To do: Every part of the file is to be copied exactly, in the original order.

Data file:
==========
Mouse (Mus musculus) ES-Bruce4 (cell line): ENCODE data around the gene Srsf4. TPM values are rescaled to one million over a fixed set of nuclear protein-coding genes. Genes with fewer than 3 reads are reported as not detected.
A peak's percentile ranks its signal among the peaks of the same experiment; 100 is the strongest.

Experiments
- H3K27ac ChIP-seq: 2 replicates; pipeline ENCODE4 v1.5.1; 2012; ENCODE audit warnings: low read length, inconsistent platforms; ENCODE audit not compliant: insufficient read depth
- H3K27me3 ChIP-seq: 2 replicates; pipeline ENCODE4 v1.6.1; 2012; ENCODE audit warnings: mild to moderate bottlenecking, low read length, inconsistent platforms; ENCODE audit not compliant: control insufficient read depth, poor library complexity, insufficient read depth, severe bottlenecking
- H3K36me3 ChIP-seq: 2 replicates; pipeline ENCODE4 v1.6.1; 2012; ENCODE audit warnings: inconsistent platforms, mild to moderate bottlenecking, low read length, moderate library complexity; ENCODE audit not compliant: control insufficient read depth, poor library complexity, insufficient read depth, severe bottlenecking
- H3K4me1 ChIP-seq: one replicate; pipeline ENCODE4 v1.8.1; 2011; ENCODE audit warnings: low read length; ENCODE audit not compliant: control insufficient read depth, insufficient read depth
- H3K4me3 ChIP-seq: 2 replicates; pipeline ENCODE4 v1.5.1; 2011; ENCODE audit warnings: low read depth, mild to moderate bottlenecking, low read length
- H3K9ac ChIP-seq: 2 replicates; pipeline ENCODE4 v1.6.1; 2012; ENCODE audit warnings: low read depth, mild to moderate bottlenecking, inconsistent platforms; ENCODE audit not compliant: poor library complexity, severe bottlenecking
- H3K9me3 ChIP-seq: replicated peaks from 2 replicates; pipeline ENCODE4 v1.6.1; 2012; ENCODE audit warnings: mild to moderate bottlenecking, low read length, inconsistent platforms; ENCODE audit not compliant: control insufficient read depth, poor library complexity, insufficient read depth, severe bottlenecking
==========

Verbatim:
Mouse (Mus musculus) ES-Bruce4 (cell line): ENCODE data around the gene Srsf4. TPM values are rescaled to one million over a fixed set of nuclear protein-coding genes. Genes with fewer than 3 reads are reported as not detected.
A peak's percentile ranks its signal among the peaks of the same experiment; 100 is the strongest.

Experiments
- H3K27ac ChIP-seq: 2 replicates; pipeline ENCODE4 v1.5.1; 2012; ENCODE audit warnings: low read length, inconsistent platforms; ENCODE audit not compliant: insufficient read depth
- H3K27me3 ChIP-seq: 2 replicates; pipeline ENCODE4 v1.6.1; 2012; ENCODE audit warnings: mild to moderate bottlenecking, low read length, inconsistent platforms; ENCODE audit not compliant: control insufficient read depth, poor library complexity, insufficient read depth, severe bottlenecking
- H3K36me3 ChIP-seq: 2 replicates; pipeline ENCODE4 v1.6.1; 2012; ENCODE audit warnings: inconsistent platforms, mild to moderate bottlenecking, low read length, moderate library complexity; ENCODE audit not compliant: control insufficient read depth, poor library complexity, insufficient read depth, severe bottlenecking
- H3K4me1 ChIP-seq: one replicate; pipeline ENCODE4 v1.8.1; 2011; ENCODE audit warnings: low read length; ENCODE audit not compliant: control insufficient read depth, insufficient read depth
- H3K4me3 ChIP-seq: 2 replicates; pipeline ENCODE4 v1.5.1; 2011; ENCODE audit warnings: low read depth, mild to moderate bottlenecking, low read length
- H3K9ac ChIP-seq: 2 replicates; pipeline ENCODE4 v1.6.1; 2012; ENCODE audit warnings: low read depth, mild to moderate bottlenecking, inconsistent platforms; ENCODE audit not compliant: poor library complexity, severe bottlenecking
- H3K9me3 ChIP-seq: replicated peaks from 2 replicates; pipeline ENCODE4 v1.6.1; 2012; ENCODE audit warnings: mild to moderate bottlenecking, low read length, inconsistent platforms; ENCODE audit not compliant: control insufficient read depth, poor library complexity, insufficient read depth, severe bottlenecking